US Constitution

Image of the U.S. Constitution provided by the National Archives

We the People of the United States, in Order to form a more perfect Union, establish Justice, insure domestic Tranquility, provide for the common defence, promote the general Welfare, and secure the Blessings of Liberty to ourselves and our Posterity, do ordain and establish this Constitution for the United States of America. (full text)

Key Concepts

New Document, New Government

In 1787, the Constitutional Convention gathered to revise the weak Articles of Confederation, but ended up replacing it with a new Constitution. The framers of the Constitution wanted the nation to have a stronger national government, with powers to pass laws, regulate commerce, print/coin money, engage in international trade as one nation, and settle disputes among the states. The Constitution created three branches of Government: a bi-cameral legislature, an executive official (not a monarch), and a judiciary, where all three had separate powers, which served as checks” on the other branches to ensure that no one branch had too much power or could abuse its power. 

Federalists vs. Anti-Federalists

In 1788, there was a clash over ratification of the Constitution. The Federalists supported ratification and argued that a strong national government was necessary for the United States to function as an independent nation, while the Anti-Federalists feared that a strong national government would trample the states and become despotic like Great Britain and the Constitution did not include protection of the states or of the individual liberties of the people. Alexander Hamilton, John Jay, and James Madison published 85 essays in The Federalist, referred to as the Federalist Papers, urging support for the ratification of the Constitution, while the Anti-Federalists published a series of essays under pseudonyms such as “Brutus,” “Cato,” and the “Federal Farmer,” expressing their concerns about creating a strong central government and no Bill of Rights. A compromise was struck between the two sides of the debate when Massachusetts agreed to ratify the Constitution if the Federalists would agree to add a Bill of Rights.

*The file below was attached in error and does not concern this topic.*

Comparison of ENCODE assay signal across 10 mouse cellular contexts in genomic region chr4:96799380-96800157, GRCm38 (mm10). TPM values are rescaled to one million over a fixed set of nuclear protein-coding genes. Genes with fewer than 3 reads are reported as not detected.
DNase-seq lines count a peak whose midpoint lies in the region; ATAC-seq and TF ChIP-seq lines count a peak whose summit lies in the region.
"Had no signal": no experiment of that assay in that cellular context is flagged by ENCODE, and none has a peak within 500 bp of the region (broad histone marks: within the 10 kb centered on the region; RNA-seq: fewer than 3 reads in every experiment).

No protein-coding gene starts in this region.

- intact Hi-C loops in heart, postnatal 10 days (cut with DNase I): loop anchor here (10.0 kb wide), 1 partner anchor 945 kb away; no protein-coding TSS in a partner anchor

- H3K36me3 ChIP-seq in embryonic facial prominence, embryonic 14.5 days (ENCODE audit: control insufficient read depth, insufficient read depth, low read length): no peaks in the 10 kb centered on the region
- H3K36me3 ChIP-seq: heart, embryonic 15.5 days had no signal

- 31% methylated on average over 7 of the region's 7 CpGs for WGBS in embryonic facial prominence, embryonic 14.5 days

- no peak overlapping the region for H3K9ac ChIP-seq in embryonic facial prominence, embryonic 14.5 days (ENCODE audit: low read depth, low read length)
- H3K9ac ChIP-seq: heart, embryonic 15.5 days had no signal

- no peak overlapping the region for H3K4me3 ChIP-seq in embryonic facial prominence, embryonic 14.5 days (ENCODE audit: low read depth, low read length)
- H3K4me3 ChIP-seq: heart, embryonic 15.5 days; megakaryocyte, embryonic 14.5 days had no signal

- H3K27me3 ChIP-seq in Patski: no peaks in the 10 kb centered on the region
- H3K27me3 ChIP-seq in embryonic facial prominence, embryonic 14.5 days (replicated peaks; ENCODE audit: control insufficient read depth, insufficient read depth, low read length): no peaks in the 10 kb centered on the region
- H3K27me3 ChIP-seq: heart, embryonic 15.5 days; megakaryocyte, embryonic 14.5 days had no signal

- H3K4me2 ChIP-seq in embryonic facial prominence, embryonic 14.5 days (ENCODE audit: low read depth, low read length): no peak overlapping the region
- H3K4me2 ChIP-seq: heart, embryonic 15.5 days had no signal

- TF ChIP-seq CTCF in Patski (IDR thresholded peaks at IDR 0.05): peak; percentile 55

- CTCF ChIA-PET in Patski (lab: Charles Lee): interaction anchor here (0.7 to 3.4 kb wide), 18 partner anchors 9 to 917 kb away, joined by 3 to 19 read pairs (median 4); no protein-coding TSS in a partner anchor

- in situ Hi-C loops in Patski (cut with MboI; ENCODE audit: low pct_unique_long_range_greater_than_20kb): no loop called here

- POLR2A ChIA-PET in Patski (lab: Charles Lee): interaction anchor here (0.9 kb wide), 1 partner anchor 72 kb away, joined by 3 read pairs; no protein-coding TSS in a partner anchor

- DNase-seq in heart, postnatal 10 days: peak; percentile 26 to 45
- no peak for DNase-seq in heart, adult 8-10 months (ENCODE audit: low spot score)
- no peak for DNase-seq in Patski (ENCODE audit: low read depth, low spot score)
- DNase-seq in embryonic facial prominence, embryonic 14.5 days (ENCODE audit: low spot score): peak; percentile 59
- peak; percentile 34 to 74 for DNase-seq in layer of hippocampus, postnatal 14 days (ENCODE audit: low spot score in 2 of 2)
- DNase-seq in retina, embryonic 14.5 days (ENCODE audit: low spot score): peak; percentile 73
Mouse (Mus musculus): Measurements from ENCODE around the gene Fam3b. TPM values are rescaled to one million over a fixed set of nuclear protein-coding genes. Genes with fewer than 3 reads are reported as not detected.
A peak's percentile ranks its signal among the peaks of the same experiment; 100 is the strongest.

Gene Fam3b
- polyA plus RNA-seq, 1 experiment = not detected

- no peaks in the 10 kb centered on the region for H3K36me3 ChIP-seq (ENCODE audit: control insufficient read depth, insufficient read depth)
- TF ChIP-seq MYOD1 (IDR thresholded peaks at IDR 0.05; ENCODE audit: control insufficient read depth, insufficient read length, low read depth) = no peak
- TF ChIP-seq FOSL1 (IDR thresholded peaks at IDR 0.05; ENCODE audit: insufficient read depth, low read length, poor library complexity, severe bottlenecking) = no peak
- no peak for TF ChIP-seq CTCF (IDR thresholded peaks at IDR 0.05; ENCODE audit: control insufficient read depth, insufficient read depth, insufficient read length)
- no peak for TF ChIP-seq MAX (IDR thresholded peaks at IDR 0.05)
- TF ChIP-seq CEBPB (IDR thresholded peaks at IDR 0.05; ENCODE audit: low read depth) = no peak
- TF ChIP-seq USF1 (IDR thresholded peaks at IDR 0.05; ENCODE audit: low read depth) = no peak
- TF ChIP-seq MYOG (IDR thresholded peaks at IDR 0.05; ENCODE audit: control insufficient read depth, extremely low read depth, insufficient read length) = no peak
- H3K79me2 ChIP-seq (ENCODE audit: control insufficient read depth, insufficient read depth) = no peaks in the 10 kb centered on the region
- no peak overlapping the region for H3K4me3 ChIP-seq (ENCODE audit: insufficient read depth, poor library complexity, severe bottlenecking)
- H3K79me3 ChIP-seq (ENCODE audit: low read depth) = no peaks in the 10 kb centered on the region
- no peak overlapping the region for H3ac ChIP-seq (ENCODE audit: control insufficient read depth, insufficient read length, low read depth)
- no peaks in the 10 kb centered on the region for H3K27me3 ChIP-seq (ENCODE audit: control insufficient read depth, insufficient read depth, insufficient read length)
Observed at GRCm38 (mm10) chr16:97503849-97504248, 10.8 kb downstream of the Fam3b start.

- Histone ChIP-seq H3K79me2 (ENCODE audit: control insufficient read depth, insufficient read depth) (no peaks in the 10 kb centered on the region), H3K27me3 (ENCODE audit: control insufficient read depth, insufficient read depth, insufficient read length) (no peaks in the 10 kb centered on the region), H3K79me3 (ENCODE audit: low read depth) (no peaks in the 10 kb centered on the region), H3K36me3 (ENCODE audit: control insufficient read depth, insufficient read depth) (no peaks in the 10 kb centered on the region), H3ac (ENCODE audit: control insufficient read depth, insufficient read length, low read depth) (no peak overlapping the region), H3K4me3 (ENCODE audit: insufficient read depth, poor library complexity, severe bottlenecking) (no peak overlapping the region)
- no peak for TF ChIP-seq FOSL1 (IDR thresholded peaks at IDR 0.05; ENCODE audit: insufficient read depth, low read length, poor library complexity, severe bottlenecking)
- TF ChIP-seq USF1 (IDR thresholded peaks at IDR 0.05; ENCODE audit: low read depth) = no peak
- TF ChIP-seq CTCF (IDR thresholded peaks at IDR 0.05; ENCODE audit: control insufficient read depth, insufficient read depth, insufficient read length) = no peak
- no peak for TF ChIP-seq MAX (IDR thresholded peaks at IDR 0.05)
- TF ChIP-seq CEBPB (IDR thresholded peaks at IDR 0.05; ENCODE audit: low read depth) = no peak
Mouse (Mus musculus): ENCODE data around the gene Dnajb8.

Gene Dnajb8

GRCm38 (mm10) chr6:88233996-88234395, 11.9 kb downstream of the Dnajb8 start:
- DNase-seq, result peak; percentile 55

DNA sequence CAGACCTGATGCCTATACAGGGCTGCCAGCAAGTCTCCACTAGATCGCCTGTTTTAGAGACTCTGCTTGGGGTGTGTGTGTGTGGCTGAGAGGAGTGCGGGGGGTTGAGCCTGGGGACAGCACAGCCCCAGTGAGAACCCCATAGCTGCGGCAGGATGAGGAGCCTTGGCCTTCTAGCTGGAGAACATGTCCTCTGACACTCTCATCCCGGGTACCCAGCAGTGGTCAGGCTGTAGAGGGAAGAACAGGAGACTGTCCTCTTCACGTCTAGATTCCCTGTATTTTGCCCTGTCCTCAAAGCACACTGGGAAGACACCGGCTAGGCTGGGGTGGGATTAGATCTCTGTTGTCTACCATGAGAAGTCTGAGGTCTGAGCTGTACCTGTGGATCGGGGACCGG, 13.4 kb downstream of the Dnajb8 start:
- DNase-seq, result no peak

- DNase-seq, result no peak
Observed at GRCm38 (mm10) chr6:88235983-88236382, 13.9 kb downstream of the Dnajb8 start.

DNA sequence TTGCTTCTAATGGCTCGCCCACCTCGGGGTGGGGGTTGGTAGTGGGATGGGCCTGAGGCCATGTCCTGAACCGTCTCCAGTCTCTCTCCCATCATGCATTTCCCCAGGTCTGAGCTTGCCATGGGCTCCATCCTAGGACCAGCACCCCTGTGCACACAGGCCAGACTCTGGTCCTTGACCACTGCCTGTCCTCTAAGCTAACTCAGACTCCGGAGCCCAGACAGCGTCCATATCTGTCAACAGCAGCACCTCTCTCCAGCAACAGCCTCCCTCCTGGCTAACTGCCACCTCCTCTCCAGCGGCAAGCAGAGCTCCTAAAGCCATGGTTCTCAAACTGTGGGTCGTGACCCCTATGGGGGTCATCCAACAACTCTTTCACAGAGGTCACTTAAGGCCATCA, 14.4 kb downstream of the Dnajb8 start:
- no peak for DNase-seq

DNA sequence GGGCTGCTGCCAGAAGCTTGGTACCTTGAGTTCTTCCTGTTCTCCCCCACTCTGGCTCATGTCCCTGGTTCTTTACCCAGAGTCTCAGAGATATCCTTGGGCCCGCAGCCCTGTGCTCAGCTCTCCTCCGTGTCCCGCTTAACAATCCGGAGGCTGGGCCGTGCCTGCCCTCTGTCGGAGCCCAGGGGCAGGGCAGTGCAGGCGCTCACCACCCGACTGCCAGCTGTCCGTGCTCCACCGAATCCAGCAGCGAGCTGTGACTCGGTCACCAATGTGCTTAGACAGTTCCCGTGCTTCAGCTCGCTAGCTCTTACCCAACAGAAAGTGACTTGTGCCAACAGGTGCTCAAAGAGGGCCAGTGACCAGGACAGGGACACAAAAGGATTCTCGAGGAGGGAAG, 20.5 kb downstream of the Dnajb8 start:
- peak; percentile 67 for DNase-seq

Relevant Cases or Laws

McCulloch v. Maryland (1819)

The Supreme Court held that under the “necessary and proper” clause (Article I, Sec. 8) in the Constitution, Congress had the power to incorporate the national bank and under the Supremacy Clause (Article VI, cl. 2) the states could not interfere with that Constitutional power. Learn More

Worcester v. Georgia (1832)

The Supreme Court held that Georgia did not have the power to regulate relations with the Cherokee nation, because the Cherokee nation was a sovereign nation and under the Commerce Clause (Article I, Sec. 8, cl. 3) in the Constitution, Congress holds the power to regulate commerce with with foreign Nations, Indian Tribes, and among the states. Learn More

References and Resources

Teaching Tools, Lesson Plans, & Activities

The Constitutional Convention of 1787,” includes three lesson plans on the Convention, posted by by NEH-EDSITEment

Key Constitutional Concepts from the Annenberg Classroom. This video discusses the creation of the Constitution and highlights the powers and checks on the branches of government and protections of the individual. Here is a handout for teachers, including a lesson plan, to use with the video. 

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